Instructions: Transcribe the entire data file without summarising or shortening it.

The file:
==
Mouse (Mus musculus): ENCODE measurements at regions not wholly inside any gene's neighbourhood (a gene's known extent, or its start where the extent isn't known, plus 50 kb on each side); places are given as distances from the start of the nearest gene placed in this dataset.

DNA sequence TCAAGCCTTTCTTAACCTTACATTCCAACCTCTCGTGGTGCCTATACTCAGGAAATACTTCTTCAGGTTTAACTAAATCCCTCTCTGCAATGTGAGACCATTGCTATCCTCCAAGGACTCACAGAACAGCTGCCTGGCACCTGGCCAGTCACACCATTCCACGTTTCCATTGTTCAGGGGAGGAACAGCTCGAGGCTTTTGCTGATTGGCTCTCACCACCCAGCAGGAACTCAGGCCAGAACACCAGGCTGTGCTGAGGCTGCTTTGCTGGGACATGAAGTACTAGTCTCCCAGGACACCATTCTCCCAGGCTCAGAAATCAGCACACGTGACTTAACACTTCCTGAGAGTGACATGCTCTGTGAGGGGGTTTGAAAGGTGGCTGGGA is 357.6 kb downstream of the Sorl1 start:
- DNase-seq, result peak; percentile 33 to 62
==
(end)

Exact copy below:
Mouse (Mus musculus): ENCODE measurements at regions not wholly inside any gene's neighbourhood (a gene's known extent, or its start where the extent isn't known, plus 50 kb on each side); places are given as distances from the start of the nearest gene placed in this dataset.

DNA sequence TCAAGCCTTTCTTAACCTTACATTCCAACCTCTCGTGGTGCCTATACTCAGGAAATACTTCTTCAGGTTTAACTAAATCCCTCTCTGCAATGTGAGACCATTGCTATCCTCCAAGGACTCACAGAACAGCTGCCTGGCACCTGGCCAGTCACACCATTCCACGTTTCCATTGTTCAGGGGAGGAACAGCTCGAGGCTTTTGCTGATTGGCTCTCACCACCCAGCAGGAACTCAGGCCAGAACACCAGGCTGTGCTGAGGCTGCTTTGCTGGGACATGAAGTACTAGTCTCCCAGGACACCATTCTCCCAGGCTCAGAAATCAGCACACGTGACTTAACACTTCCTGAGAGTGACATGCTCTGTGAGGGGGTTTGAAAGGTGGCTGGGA is 357.6 kb downstream of the Sorl1 start:
- DNase-seq, result peak; percentile 33 to 62